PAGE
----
Advertisement

User Experience Evaluation Methods: Lessons Learned from an Interactive TV Case-Study

  • Dimitri Drouet
  • Regina BernhauptEmail author
Conference paper
Part of the Lecture Notes in Computer Science book series (LNCS, volume 9856)

Abstract

Evaluating user experience (UX) is a complicated endeavour due to the multitude of existing factors, dimensions and concepts that all contribute to UX. We report lessons learned from conducting a user study that was adapted to not only evaluate usability but also several aspects of the user experience. In this study we evaluated some of the most important factors of user experience including aesthetics, emotions, meaning and value as well as naturalness. Based on these experiences we propose a set of possible improvements to enhance existing user study approaches. These improvements aim at incorporating a variety of methods to support the various aspects of user experience including all experiences before, during and after interaction with a product.

Keywords

User experience Evaluation methods Aesthetics Emotion User-centered development process 

References

  1. 1.
    All about UX: all UX evaluation methods. http://www.allaboutux.org/all-methods
  2. 2.
    AttrakDiff. www.attrakdiff.de
  3. 3.
    Bernhaupt, R. (ed.): Game User Experience Evaluation, p. 285. Springer, London (2015)Google Scholar
  4. 4.
    Bernhaupt, R., Palanque, P., Manciet, F., Martinie, C.: User-test results injection into task-based design process for the assessment and improvement of both usability and user experience. In: Bogdan, C., et al (eds.) HCSE 2016/HESSD 2016. LNCS, vol. 9856, pp. 56–72. Springer, Switzerland (2016)Google Scholar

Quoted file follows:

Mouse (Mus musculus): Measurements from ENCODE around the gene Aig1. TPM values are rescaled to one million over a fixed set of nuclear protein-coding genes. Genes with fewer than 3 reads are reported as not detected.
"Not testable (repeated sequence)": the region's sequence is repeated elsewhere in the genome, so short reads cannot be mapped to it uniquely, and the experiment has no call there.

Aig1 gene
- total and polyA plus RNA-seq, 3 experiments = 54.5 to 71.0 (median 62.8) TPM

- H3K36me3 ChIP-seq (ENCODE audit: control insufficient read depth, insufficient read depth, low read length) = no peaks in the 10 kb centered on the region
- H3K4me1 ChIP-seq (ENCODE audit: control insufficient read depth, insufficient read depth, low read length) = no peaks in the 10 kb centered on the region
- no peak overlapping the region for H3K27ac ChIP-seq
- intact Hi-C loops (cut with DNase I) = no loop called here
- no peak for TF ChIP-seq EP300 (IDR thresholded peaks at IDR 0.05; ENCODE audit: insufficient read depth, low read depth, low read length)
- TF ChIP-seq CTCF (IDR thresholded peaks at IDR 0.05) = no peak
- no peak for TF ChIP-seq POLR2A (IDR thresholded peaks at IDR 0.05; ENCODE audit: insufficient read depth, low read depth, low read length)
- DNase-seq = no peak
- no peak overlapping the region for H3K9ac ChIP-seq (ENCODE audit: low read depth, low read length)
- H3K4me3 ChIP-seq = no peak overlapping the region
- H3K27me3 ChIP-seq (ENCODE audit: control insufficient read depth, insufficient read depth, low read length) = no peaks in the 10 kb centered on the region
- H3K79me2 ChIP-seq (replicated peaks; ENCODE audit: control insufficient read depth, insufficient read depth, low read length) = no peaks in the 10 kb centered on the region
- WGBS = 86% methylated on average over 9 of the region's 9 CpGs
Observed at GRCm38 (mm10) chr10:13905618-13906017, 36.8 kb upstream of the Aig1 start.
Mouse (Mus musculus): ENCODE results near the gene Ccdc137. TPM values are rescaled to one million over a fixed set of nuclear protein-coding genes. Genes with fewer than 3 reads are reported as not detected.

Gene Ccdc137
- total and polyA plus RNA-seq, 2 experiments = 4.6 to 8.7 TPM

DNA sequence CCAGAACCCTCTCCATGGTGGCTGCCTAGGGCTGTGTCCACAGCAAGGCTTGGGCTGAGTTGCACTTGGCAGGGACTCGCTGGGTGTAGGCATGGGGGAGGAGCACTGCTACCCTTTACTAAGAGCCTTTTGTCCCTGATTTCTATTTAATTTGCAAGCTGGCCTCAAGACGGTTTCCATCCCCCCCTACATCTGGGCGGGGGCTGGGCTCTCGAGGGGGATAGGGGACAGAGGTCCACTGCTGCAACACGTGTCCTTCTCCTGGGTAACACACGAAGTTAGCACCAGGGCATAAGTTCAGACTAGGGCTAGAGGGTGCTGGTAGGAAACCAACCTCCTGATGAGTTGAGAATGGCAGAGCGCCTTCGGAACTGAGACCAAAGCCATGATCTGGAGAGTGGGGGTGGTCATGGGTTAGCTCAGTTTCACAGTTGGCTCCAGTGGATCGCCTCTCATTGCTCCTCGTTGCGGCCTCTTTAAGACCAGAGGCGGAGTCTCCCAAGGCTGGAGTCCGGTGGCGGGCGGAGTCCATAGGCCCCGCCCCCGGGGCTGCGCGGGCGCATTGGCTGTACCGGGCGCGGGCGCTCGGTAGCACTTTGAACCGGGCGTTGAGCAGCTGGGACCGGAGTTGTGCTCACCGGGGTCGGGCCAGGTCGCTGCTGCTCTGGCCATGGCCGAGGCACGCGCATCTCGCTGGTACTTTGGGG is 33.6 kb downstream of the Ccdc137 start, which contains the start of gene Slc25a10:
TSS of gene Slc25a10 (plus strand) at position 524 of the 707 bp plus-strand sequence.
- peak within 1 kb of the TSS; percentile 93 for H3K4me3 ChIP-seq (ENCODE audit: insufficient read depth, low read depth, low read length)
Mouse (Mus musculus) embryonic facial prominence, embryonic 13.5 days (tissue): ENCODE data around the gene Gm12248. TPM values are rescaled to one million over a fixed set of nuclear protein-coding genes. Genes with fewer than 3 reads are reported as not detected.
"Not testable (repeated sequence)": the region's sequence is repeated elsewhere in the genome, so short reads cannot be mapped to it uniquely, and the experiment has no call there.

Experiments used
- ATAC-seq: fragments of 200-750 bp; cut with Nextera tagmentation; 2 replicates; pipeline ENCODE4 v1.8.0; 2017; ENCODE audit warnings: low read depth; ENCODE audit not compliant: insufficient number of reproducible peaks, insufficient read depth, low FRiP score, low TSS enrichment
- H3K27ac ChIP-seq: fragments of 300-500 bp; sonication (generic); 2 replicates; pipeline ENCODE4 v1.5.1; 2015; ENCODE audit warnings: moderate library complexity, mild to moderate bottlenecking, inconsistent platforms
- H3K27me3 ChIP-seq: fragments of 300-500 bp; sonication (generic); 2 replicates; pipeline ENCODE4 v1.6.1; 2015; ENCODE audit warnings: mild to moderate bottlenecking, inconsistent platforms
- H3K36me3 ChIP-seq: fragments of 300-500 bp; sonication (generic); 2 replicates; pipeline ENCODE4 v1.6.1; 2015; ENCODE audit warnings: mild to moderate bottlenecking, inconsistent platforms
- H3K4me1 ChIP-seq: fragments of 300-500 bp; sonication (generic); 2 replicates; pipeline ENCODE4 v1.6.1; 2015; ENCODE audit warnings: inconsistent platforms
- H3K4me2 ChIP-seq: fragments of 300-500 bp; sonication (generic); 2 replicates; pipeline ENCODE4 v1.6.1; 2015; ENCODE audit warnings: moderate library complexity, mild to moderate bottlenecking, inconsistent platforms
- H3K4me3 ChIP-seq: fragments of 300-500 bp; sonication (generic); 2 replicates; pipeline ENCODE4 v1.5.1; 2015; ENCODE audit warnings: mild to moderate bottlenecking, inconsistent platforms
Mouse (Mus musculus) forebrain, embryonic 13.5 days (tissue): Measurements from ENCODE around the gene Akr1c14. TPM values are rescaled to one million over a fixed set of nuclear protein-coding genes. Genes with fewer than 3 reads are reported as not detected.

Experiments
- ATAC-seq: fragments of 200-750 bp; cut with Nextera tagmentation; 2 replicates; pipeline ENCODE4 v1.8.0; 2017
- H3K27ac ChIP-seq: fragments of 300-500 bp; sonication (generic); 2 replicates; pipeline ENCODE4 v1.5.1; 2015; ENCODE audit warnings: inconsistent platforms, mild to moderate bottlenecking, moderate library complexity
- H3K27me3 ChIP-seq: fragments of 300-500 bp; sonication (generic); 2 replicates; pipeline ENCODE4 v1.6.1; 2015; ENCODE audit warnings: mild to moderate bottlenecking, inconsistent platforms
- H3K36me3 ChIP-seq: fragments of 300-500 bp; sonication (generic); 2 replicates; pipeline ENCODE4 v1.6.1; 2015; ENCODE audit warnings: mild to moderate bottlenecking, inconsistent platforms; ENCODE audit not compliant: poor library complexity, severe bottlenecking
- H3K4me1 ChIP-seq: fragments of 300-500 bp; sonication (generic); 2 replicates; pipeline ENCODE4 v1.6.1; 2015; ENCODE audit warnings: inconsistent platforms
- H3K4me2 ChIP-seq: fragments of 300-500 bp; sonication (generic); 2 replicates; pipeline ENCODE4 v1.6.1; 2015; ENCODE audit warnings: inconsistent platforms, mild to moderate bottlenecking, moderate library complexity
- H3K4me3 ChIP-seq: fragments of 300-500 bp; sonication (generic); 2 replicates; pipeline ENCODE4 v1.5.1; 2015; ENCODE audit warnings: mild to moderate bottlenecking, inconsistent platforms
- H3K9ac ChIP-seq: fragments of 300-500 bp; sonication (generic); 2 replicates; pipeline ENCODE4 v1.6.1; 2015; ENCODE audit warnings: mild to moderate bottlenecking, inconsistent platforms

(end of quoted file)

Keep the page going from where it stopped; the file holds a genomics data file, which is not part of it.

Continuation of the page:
5. 5.
    Bernhaupt, R., Pirker, M.: Evaluating user experience for interactive television: towards the development of a domain-specific user experience questionnaire. In: Kotzé, P., Marsden, G., Lindgaard, G., Wesson, J., Winckler, M. (eds.) INTERACT 2013, Part II. LNCS, vol. 8118, pp. 642–659. Springer, Heidelberg (2013)CrossRefGoogle Scholar
  6. 6.
    ISO 9241-210 Ergonomics of Human-System Interaction - Part 210: Human-Centred Design for Interactive Systems (2010)Google Scholar
  7. 7.
    Gegner, L., Runonen, M.: For what it is worth: anticipated experience evaluation. In: 8th International Conference on Design and Emotion, London, UK (2012)Google Scholar
  8. 8.
    Hagen, U.: Designing for player experience: how professional game developers communicate design visions. J. Gaming Virtual Worlds 3, 259–275 (2011)CrossRefGoogle Scholar
  9. 9.
    Hassenzahl, M., Tractinsky, J.: User experience-a research agenda. Behav. Inf. Technol. 25(2), 91–97 (2006)CrossRefGoogle Scholar
  10. 10.
    Hassenzahl, M.: The thing and I: understanding the relationship between user and product. In: Blythe, M.A., Overbeeke, K., Monk, A.F., Wright, P.C. (eds.) Funology, pp. 31–42. Springer, Amsterdam (2003)CrossRefGoogle Scholar
  11. 11.
    Jordan, P.: Designing Pleasurable Products. Taylor and Francis, London (2000)CrossRefGoogle Scholar
  12. 12.
    Karapanos, E., Zimmerman, J., Forlizzi, J., Martens, J.-B.: Measuring the dynamics of remembered experience over time. Interact. Comput. 22, 328–335 (2010)CrossRefGoogle Scholar
  13. 13.
    Lazar, J., Feng, H.J., Hocheiser, H.: Research Methods in Human-Computer Interaction. Wiley, Chichester (2010)Google Scholar
  14. 14.
    Lehtonen, T.K.: The domestication of new technologies as a set of trials. J. Consum. Cult. 3(3), 363–385 (2003)CrossRefGoogle Scholar
  15. 15.
    McCarthy, J., Wright, P.: Technology as experience. Interactions 11, 42–43 (2004)CrossRefGoogle Scholar

Copyright information

© IFIP International Federation for Information Processing 2016

Authors and Affiliations

  1. 1.IRIT, ICS GroupToulouseFrance
  2. 2.RuwidoNeumarktAustria

Personalised recommendations